Individualised aerobic & resistance exercise improves CRF

Taken from NRAS magazine, Spring 2013


Cardiorespiratory fitness (CRF) is defined as the ability of your body to transport oxygen to your muscles during prolonged exercise and the ability of your muscles to absorb and use oxygen while you are exercising.  This is something that can be measured and if your level of CRF is deemed to be low then this can be a predictor of possible cardiovascular disease (CVD). This study looked at what could be done to improve CRF and the effect this would have on CVD risk in those with RA.

40 RA patients matched for age, gender, body mass index and RA disease duration were allocated to either an exercise group in which participants received six months individualised aerobic and resistance high intensity exercises, three times per week; or  they were placed in a control group in which they received advice on exercise benefits and lifestyle changes.  Participants were assessed on a range of factors including their individual CVD risk at the beginning of the study and then at three and six months.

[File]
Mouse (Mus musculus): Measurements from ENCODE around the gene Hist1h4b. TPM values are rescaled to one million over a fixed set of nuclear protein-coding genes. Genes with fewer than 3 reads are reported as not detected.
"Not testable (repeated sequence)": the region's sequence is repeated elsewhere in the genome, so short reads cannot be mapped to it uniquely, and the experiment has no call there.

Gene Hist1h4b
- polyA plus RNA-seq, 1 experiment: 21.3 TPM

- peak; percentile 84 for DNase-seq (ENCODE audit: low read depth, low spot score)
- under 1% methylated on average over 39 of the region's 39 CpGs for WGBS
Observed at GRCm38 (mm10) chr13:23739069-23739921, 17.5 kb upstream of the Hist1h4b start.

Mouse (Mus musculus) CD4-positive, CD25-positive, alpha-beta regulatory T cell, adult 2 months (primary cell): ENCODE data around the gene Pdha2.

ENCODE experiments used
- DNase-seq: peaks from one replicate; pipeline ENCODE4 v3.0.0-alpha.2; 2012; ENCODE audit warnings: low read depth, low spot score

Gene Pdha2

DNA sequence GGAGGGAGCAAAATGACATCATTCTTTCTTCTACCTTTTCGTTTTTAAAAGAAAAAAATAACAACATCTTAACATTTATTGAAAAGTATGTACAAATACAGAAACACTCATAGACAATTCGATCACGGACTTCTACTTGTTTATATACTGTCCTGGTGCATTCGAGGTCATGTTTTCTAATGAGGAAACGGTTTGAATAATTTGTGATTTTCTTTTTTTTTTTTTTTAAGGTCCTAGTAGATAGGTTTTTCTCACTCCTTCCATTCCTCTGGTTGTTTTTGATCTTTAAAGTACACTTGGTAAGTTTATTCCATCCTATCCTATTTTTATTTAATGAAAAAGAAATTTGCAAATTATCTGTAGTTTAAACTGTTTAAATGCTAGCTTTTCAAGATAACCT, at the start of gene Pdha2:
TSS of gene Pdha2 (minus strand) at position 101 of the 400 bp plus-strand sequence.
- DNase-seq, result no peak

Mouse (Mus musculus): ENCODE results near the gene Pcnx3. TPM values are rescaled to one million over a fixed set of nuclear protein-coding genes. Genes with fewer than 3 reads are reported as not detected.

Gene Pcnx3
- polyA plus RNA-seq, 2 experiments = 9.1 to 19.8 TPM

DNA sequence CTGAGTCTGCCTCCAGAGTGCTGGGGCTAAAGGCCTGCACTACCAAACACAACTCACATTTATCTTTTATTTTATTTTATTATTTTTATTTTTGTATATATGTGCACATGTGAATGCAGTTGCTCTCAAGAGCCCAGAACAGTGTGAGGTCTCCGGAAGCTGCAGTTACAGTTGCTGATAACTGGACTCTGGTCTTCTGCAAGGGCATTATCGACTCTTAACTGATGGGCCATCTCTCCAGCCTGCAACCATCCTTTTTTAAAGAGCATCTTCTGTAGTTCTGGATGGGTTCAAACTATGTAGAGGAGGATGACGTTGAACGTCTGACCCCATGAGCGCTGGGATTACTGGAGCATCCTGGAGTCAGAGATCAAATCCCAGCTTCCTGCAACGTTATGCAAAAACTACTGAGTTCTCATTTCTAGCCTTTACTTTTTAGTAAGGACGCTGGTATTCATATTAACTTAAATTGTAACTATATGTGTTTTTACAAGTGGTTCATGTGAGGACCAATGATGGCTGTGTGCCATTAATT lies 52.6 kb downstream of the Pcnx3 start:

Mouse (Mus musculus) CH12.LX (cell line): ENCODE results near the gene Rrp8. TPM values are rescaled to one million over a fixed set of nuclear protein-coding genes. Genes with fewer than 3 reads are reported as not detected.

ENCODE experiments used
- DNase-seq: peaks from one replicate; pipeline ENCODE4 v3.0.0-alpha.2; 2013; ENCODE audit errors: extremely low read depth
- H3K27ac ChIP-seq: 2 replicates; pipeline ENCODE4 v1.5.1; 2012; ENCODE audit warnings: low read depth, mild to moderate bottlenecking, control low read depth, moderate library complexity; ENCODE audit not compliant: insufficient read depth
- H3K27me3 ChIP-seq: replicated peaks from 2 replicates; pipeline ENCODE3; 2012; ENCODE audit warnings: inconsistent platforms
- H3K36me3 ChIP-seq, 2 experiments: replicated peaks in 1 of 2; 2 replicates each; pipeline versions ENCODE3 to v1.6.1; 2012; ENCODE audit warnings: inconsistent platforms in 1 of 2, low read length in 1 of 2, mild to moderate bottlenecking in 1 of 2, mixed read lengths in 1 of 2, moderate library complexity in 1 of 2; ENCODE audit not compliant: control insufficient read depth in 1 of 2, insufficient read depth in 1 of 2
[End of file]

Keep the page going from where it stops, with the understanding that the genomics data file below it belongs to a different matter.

At the beginning of the study there were no differences between the groups.  Across all the factors assessed at 6 months there were significant improvements in the exercise group, especially in the measure for CRF.

The authors conclude that individualised aerobic and resistance exercise interventions can lead to significantly improved CRF and also to the individual CVD risk factors such as blood pressure, lipids, insulin resistance, body composition, composite CVD risk, and disease activity and severity in RA patients.